ORCHARD PARK — One of the favorite pastimes of National Football League junkies is speculating who their favorite team will take in the draft.
And this off-season, that projection has been complicated for the Bills who have the ninth overall pick a week from Thursday.
When last season ended for Buffalo, its needs were obvious.
This team was desperate for a couple of linebackers, a No. 1 wide receiver — no matter how Stevie Johnson views himself — another cornerback, an offensive guard, some coverage help on special teams, and maybe an impact tight end and a right tackle.
But, alas, starting two months before the draft, the Bills addressed most of those needs in free agency or via trade— Buffalo signed linebackers Brandon Spikes (New England) and Keith Rivers (N.Y. Giants), cornerback and special teams star Corey Graham (Baltimore), a Buffalo native, and guard Chris Williams (Rams).
The Bills sent a sixth-round draft pick to Tampa Bay for wide receiver Mike Williams, another native Buffalonian, who had great numbers but also a distressing number of brushes with the law.
He was arrested for criminal mischief and trespassing for breaking down a door at his girlfriend’s home, was sued for doing $43,000 in damage to a home he was renting, then not paying the reimbursement on time, and, this past off-season, was stabbed in the thigh by his brother during an altercation. And that’s only a partial list.
Still, the Bills opted to give him yet another chance after he averaged 65 catches, 910 yards and seven touchdowns his first three full seasons in the NFL.
Last year, Williams played only six games due to injury.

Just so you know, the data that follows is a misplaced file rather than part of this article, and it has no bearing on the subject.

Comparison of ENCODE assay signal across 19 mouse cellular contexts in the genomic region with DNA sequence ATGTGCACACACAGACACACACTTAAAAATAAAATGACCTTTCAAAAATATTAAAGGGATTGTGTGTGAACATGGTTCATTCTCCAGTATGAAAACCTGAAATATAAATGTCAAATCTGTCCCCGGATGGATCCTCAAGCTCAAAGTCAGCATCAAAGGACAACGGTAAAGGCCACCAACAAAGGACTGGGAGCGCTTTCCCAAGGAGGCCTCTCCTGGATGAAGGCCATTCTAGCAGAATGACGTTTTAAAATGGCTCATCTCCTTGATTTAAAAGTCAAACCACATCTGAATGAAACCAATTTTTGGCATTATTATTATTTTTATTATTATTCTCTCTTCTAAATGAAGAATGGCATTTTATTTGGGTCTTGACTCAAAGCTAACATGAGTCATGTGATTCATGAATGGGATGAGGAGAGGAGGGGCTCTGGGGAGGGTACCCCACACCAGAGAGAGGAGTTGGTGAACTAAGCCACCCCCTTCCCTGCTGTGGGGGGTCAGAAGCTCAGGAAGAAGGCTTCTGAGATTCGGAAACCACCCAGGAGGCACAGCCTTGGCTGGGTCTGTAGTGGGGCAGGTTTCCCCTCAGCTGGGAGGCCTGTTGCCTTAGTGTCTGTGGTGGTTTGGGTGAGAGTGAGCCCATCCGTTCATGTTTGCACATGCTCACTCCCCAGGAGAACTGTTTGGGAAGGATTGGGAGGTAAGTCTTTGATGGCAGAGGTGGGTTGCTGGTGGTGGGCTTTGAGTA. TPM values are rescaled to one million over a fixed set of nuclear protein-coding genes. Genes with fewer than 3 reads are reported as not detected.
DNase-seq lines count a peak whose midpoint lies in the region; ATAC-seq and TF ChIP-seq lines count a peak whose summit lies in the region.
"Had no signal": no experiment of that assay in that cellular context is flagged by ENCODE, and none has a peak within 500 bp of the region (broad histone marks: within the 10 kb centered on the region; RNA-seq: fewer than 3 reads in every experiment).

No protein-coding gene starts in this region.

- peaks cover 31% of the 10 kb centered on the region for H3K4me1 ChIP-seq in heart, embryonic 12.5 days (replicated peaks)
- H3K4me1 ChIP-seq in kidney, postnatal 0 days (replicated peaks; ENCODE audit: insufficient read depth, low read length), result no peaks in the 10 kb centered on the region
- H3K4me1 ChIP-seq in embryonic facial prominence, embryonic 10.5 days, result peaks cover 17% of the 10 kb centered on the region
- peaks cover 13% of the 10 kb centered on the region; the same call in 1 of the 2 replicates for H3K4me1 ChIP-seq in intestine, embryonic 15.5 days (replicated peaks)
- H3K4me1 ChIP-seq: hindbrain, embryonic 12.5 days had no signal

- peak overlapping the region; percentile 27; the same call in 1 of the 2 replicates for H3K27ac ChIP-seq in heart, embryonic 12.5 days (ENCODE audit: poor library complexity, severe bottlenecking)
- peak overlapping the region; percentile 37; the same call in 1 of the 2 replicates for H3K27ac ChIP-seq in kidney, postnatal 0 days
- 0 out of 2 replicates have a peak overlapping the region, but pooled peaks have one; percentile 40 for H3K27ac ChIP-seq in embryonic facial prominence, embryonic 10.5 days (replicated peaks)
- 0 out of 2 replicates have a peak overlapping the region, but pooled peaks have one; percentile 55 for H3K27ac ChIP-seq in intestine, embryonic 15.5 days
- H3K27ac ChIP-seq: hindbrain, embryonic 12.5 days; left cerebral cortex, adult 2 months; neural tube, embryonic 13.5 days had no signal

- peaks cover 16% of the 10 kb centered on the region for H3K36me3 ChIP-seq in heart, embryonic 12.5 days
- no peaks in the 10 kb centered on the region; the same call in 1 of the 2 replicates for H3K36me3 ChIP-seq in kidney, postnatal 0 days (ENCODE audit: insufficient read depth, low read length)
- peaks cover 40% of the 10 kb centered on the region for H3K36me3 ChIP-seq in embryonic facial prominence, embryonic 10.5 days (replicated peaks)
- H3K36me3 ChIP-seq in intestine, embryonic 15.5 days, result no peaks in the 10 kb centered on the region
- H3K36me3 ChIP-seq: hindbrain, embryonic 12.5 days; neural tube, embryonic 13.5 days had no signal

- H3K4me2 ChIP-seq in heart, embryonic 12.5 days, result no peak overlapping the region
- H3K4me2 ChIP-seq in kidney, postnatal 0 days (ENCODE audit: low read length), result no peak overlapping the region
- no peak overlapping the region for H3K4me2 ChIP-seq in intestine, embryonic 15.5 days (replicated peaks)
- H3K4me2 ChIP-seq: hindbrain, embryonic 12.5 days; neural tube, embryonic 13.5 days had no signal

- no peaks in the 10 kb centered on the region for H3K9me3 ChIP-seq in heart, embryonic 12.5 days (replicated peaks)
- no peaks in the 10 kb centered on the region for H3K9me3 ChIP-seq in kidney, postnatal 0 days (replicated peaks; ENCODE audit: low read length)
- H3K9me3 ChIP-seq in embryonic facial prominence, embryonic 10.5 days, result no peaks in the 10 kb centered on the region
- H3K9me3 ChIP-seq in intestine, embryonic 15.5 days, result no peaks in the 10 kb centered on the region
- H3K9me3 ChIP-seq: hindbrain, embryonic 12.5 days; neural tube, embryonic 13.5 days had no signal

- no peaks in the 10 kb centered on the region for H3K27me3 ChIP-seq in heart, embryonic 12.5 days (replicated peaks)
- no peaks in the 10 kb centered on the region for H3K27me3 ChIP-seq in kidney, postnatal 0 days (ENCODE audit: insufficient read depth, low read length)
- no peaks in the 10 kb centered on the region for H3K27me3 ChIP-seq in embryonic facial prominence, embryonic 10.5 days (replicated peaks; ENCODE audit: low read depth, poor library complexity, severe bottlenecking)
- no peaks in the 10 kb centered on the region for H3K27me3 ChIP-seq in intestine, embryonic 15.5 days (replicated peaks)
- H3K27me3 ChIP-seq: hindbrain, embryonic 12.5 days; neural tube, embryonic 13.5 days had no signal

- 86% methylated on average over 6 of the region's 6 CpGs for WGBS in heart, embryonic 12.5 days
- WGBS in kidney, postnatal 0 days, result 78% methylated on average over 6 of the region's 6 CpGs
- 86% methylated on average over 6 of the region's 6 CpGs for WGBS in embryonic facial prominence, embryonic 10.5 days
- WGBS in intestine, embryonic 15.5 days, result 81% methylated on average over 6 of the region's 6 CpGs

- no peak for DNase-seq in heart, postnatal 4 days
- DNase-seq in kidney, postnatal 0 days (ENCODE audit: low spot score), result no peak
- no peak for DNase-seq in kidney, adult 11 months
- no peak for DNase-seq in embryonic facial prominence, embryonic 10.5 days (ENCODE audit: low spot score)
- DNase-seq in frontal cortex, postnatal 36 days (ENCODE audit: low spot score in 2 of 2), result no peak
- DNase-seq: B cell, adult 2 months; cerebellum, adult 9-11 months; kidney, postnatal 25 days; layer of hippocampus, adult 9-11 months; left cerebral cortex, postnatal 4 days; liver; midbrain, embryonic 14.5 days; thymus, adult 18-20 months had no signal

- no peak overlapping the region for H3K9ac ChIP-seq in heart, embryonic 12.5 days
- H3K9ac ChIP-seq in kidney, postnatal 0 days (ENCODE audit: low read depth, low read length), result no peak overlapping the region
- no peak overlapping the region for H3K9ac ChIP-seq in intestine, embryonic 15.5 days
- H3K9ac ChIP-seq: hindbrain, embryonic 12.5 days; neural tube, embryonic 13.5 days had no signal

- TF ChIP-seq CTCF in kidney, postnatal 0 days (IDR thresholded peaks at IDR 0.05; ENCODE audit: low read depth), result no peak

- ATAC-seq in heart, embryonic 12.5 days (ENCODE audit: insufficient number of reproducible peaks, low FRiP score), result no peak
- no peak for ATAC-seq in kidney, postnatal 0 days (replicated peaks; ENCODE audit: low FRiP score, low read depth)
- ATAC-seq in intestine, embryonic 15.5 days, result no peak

NATURALLY, during last week’s pre-draft luncheon in the Ralph Wilson Fieldhouse media room, Buffalo general manager Doug Whaley was asked about the trade for Williams and whether that had changed the Bills’ first round draft plans in a year where there are three wideouts with first-round grades (Clemson’s Sammy Watkins, USC’s Marquise Lee and Texas A&M’s Mike Evans), the former two expected to go in the Top 10.
“We’re very excited about the receivers we have on campus right now,” Whaley maintained. “(But) we’re set up, if a guy is there with our pick — whenever that pick is be it one, eight, nine or 20 — if he's the guy we think can get us to the playoffs, there's nothing that will preclude us from taking (him).”
So why Williams?
“The decision was simple,” Whaley said. “Tampa Bay called and asked if we would have interest. I talked to Coach (Doug Marrone), Russ (Brandon, President) and Jim (Monos, Director of Player Personnel) and we said for a sixth-round pick, with our roster now, a sixth-round pick is going to have a hard time making our team. Most likely he’d be a practice squad guy at best.
“Can we get a player the caliber of Mike Williams in the sixth round? We didn’t think so. We thought it was a no-brainer for us to make the deal.”
But Whaley quickly added, “This does not preclude us from taking a wide receiver and it doesn’t preclude us from doing anything else. It’s just another weapon that we gave EJ (Manuel, second-year quarterback), another piece of the puzzle that will help get us to where we need to go.”
What about Williams’ off-field baggage?
“We did a lot (of background research), but we do a lot on every player,” Whaley explained. “Everybody we look at, we send out to the league to see where he is. Obviously we had a tremendous amount of information and background with him being at Syracuse with Coach (Marrone) and I have a lot of friends in Tampa.
“I called them ... you do your due diligence. But he’s not the only one you do your due diligence on ... you do that with every player in the draft and any player that we decide to bring in or even look at.”
And, it could be speculated that the Bills merely used the deal as a relatively inexpensive message to Johnson.
Of course, there could be one for both of them should the Bills choose to draft a wide receiver in the first round.
(Chuck Pollock, the Times Herald sports editor, can be reached at firstname.lastname@example.org)